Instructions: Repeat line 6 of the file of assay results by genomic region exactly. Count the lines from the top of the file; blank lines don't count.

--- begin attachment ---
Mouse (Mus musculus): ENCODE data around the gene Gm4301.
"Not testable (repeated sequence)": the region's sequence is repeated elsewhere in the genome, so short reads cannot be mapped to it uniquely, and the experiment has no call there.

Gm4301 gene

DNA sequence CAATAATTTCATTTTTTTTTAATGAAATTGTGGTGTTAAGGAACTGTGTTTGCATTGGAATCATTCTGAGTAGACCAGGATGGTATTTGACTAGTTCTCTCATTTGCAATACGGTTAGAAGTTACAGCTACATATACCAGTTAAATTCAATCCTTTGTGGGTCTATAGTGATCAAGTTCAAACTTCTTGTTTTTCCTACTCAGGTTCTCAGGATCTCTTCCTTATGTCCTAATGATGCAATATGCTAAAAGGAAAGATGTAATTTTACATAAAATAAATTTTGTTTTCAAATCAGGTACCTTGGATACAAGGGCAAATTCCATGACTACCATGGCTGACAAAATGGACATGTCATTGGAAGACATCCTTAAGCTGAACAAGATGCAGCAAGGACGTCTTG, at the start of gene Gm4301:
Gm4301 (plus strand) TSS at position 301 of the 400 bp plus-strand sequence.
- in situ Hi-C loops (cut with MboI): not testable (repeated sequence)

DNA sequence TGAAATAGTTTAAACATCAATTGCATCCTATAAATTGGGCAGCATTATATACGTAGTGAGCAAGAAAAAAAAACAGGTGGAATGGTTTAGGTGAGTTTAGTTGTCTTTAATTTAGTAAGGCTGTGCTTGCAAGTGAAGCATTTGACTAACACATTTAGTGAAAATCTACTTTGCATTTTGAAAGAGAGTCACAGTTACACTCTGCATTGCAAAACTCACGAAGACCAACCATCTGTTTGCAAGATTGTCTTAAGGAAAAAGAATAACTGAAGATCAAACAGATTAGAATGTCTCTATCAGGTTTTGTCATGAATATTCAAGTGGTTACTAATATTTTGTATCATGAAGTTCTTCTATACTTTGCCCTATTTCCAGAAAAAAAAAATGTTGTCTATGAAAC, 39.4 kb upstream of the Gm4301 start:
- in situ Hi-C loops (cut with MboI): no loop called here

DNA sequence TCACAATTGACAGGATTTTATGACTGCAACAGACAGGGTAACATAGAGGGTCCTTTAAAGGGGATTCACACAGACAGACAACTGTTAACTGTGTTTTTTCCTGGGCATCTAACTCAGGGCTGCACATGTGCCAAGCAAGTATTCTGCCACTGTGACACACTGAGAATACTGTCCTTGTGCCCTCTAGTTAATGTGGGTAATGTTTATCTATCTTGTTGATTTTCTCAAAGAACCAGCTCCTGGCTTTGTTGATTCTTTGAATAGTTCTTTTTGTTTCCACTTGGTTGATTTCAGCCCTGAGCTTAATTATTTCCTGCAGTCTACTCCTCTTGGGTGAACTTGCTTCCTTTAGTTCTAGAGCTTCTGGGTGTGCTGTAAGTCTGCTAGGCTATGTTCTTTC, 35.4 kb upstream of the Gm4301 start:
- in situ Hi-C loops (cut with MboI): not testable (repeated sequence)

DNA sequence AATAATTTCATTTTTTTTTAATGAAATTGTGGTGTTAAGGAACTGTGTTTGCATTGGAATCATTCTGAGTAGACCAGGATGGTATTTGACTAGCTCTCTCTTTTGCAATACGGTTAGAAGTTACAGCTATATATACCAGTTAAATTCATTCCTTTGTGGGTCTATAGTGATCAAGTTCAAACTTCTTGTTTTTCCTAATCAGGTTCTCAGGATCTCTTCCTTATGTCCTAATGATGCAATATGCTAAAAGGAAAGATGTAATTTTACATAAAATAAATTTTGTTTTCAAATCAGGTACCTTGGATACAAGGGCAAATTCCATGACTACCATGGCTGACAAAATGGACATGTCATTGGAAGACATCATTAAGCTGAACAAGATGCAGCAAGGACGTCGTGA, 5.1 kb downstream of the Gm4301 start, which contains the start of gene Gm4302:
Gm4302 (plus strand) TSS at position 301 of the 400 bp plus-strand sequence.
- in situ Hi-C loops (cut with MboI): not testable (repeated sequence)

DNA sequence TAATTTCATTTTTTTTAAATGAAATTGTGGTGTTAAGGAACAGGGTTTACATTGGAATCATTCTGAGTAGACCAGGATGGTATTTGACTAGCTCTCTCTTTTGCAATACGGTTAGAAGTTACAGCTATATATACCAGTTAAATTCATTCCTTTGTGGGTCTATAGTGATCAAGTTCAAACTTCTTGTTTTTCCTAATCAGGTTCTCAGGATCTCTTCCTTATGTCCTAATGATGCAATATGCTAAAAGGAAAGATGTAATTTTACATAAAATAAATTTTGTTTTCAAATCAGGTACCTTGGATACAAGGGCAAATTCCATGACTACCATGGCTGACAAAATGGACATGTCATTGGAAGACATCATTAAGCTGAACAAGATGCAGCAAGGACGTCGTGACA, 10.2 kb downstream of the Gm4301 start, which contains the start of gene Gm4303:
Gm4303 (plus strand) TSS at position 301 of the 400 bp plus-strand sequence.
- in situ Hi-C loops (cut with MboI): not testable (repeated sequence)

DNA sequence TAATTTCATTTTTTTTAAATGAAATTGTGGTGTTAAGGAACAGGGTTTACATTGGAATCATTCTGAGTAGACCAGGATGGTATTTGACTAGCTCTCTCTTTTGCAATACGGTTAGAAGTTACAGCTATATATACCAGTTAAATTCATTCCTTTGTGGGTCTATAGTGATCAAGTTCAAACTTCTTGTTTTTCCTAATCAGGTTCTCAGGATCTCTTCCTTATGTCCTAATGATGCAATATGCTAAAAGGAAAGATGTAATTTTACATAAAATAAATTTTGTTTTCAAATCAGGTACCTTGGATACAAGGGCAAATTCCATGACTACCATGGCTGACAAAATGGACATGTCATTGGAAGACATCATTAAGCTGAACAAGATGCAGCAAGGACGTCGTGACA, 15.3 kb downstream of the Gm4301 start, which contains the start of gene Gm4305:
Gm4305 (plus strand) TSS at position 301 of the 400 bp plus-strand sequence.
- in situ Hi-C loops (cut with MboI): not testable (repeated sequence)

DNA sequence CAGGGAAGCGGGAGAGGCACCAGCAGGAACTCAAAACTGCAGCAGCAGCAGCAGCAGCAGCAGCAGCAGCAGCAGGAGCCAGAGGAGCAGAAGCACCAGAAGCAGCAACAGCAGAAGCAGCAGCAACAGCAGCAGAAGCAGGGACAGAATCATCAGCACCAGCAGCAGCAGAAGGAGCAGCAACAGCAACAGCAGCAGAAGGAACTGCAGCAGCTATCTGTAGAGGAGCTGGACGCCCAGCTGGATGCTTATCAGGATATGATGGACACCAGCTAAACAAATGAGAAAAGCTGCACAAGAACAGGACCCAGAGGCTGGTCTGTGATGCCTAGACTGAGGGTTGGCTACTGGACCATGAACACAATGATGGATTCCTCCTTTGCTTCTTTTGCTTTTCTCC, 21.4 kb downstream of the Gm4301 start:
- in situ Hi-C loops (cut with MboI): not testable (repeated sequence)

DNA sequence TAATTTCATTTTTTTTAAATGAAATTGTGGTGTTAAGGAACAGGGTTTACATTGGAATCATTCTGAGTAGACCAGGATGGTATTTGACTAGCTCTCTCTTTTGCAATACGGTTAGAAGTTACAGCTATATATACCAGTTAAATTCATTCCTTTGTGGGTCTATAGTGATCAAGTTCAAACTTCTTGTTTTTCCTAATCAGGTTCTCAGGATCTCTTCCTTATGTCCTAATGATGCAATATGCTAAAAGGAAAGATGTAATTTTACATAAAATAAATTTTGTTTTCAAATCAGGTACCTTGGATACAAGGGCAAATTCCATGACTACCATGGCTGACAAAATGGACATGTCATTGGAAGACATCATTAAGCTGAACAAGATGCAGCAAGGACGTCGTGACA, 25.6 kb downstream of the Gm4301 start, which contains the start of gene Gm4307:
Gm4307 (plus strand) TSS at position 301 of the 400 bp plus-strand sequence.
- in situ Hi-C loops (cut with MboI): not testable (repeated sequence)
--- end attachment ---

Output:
- in situ Hi-C loops (cut with MboI): not testable (repeated sequence)